Surgery can be a scary experience. Most of us have been patients ourselves at one point or another. Rest assured that you are in great hands. Our board-certified physicians, nurse anesthetists, and anesthesia assistants will give you the best anesthesia care possible to help your surgery go well.
Whether you are having heart surgery, having your knee replaced, or welcoming a new child into the world, our physicians are experts in their field. They will ease your fears and your pain.
To help you prepare for your operation, we have included information below about the different types of anesthesia and the members of our anesthesia care team. In addition, you can visit the following pages of our website for more information:
- Preparing for Surgery
- During the Surgery
- Postoperative Care
- Obstetric Care
- Billing & Payments
- Patient Testimonials
- Patient Education
Types of Anesthesia
We will give sedative medicine through an IV to make you feel drowsy and sleepy. You will be relaxed and likely stay awake for the entire procedure. However, you may only remember bits and pieces of being in the operating room. This type of anesthesia is commonly used for eye surgery, dental surgery, or minor procedures like a biopsy.
You will receive medication through an IV or through inhaled gases from a mask. The medication will allow you to enter a sleep-like state. Usually, a breathing tube or other device will be inserted after you are asleep to assist with breathing during surgery.
You will breathe anesthetic gas through this tube to keep you asleep during your procedure. You will not feel or remember your surgery. This is the most common type of anesthesia given and is used for a wide range of medical procedures.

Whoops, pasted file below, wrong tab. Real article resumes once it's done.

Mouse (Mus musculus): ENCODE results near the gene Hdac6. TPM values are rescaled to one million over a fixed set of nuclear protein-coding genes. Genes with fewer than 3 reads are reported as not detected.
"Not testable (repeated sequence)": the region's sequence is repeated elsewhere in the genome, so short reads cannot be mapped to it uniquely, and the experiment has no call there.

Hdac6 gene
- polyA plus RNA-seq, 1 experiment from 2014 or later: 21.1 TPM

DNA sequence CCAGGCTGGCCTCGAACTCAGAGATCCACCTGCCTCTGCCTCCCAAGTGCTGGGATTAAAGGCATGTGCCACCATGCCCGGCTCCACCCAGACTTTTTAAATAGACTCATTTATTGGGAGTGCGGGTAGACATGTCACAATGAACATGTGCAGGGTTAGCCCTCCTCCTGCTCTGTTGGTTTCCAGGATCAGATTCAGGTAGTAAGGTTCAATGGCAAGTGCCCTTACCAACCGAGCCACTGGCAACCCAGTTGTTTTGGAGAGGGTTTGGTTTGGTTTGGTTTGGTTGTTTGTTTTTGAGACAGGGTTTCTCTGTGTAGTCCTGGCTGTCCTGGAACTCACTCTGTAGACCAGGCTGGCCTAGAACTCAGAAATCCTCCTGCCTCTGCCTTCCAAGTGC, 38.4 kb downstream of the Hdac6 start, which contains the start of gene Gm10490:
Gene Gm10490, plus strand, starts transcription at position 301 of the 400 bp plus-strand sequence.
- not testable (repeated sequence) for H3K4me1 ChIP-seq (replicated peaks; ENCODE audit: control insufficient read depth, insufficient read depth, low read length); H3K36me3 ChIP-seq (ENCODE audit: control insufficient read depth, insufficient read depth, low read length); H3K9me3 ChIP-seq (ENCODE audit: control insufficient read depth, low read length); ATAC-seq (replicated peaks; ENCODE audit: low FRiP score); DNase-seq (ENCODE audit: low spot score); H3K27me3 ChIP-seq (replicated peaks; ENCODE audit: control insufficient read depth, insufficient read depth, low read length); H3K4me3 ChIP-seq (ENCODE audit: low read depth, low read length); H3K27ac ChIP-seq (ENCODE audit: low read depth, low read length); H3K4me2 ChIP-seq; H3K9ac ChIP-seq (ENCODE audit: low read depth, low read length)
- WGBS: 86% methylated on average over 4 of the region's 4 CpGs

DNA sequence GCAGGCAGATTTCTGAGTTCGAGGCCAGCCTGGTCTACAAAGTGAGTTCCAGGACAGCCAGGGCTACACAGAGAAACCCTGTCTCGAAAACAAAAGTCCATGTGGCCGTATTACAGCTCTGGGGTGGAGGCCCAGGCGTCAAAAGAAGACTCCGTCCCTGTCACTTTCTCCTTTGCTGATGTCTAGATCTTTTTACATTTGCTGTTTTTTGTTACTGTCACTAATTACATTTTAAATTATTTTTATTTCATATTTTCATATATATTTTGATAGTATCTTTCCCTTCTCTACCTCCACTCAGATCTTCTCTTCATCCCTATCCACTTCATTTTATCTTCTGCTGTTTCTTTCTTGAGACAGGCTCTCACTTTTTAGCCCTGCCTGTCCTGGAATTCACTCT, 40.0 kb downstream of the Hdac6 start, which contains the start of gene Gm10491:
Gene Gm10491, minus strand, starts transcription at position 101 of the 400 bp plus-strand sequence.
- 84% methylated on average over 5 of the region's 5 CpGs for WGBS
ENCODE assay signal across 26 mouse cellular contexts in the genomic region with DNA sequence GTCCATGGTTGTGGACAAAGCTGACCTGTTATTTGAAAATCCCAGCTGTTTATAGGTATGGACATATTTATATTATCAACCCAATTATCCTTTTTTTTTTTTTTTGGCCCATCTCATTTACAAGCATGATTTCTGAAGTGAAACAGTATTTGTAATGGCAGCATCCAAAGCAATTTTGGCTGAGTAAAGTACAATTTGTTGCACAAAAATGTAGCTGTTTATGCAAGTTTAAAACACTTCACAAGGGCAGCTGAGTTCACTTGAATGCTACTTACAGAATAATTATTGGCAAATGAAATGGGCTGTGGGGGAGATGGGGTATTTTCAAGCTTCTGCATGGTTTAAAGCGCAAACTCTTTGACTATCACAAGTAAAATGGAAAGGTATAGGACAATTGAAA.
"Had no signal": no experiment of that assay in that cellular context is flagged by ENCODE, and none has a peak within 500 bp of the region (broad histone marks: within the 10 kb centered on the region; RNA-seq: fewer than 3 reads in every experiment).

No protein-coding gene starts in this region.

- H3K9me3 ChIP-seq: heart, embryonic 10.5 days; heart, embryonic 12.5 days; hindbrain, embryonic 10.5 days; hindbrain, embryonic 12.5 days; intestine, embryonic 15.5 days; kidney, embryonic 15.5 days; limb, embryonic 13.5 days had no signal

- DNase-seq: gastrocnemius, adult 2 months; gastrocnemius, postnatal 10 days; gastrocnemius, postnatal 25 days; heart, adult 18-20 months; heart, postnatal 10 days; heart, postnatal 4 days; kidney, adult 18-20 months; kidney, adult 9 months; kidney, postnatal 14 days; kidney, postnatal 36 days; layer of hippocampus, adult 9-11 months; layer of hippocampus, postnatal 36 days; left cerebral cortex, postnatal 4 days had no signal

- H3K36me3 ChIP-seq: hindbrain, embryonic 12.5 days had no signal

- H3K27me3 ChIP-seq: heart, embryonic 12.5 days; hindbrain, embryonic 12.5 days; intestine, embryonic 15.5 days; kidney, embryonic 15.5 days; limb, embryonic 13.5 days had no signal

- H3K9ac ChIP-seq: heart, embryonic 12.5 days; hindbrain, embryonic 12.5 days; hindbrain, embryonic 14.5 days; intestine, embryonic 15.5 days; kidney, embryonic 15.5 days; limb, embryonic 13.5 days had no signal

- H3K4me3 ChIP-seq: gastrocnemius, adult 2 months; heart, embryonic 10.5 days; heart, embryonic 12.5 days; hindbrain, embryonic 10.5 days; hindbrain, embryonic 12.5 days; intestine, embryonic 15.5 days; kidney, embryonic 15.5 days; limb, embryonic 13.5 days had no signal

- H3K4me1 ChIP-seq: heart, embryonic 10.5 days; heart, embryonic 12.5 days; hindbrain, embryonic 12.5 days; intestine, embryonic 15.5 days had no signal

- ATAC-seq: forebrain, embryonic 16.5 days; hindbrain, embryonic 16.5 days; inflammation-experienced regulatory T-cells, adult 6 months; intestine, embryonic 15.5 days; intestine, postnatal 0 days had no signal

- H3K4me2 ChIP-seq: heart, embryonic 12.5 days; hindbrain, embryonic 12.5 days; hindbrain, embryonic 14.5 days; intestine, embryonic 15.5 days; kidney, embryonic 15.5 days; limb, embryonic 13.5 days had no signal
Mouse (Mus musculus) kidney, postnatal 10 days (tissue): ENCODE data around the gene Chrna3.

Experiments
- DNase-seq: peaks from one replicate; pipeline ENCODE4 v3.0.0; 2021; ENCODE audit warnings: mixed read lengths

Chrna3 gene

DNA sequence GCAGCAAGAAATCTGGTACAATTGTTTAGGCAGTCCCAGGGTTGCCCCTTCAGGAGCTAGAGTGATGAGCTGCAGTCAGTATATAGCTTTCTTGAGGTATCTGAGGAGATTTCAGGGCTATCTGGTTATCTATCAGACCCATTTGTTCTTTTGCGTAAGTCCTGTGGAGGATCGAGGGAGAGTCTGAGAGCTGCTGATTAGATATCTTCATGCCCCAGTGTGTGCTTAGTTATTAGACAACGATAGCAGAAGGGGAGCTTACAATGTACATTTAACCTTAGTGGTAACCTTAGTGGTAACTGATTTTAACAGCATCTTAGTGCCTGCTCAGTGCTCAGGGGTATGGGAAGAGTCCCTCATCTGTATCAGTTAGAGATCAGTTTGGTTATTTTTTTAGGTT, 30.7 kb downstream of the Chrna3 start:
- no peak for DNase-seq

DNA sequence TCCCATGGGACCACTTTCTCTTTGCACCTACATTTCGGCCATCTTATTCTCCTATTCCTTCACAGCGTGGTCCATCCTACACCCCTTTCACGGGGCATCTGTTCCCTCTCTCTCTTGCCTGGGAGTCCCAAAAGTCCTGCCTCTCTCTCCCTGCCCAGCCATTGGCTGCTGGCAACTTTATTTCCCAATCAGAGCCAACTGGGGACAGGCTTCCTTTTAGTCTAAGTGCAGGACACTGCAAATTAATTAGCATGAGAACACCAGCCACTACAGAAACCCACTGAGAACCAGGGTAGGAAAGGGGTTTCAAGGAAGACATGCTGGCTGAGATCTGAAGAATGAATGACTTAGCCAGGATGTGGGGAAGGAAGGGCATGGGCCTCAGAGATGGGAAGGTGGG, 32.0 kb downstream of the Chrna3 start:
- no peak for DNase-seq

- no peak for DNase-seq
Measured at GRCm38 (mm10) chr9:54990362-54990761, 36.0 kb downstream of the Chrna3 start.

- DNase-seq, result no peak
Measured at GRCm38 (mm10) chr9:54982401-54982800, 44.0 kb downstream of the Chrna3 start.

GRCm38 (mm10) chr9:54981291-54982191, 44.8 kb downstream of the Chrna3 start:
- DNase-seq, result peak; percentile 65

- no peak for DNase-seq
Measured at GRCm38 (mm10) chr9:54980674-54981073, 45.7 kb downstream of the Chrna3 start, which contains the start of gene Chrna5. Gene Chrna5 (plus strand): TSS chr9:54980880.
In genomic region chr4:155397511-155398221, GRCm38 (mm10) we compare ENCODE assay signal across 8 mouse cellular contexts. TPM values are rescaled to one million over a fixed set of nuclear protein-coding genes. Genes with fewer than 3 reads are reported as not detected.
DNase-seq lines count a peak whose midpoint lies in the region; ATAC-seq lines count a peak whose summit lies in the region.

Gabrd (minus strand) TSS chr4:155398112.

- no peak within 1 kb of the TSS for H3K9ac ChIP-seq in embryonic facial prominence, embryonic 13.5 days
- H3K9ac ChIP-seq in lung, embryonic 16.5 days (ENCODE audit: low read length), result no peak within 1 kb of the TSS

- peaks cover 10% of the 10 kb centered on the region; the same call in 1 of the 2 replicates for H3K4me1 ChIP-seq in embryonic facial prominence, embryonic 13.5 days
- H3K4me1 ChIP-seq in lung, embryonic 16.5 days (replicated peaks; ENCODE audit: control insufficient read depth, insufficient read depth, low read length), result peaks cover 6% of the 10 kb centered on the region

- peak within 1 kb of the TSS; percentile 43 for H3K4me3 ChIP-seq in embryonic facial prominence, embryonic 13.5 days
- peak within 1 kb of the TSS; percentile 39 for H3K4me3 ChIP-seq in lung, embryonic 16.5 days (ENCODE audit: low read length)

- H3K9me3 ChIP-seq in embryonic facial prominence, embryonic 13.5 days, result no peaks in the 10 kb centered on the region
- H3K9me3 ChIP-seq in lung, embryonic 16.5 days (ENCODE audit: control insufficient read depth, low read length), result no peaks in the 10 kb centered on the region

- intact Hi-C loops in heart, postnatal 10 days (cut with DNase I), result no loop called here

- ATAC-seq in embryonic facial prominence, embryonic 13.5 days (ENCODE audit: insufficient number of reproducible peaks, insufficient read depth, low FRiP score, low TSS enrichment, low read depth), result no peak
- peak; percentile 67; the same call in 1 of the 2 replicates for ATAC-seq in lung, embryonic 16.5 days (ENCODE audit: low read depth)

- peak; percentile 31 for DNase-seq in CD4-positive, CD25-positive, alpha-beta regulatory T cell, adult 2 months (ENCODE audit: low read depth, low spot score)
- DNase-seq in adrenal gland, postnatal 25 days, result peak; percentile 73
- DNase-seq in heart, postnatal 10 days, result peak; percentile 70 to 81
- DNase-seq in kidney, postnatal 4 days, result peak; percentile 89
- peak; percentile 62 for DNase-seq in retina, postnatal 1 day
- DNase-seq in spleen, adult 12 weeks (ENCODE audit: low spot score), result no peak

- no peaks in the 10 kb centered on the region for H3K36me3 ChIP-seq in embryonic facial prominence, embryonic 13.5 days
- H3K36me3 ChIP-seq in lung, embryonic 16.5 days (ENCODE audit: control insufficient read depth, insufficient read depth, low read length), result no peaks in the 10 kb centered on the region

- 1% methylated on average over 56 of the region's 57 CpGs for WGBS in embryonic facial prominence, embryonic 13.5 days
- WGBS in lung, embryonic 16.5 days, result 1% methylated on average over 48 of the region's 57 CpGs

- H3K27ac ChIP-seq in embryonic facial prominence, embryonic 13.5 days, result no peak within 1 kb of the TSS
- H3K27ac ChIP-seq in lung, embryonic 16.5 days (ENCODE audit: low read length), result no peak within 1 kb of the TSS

Regional anesthesia involves numbing only the part of your body being operated on to prevent or greatly reduce pain during and after surgery. There is good evidence to suggest that regional anesthesia reduces the amount of anesthetic and narcotic medicines you need and promotes recovery after certain types of surgery.
We can numb many different areas of the body, and the use of ultrasound allows us to see the nerves and compartments in the body where the numbing medication is injected. We will either inject a single shot of medicine or thread a small catheter into a blood vessel so numbing medicine can be provided continually.
You will be given sedation before your nerve block so it should not bother you much. Most people say that getting the IV hurt more than the nerve block. Many people do not remember the block at all because of the medication they have received.
Most people have heard of epidurals for women in labor, but we also place them to help control pain after surgery. Epidurals have been shown to help with recovery and limit the number of narcotic medicines you will need after certain types of surgery. Most commonly, we place epidurals for people having chest surgery (thoracotomy) or abdominal surgery (colon resection).
First, you will receive sedation and then sit up. Your anesthesiologist will then clean your back with sterile soap and inject local anesthesia to numb the skin. They will then thread a small catheter (the size of fishing line) into the epidural space.
A pump will hang on your IV pole and administer numbing medicine continually. The epidural may not take away all pain afterward, but it should greatly reduce any post-op pain.
You will still likely get general anesthesia for the surgery itself as the epidural is for postoperative pain. An anesthesiologist will check on you and is available 24 hours a day to help manage your pain. The epidural tube can stay in for up to one week – but is usually removed after a few days, depending on how you are doing.
A spinal anesthetic numbs the body from the chest or waist down and lasts for 3-5 hours. Your anesthesiologist will have you in a seated position and clean your back with sterile solution. They will then use a small needle to inject numbing medicine in the spinal space. Depending on the anesthesia plan, you will likely be given some sedation before the spinal anesthetic and during the surgery to relax.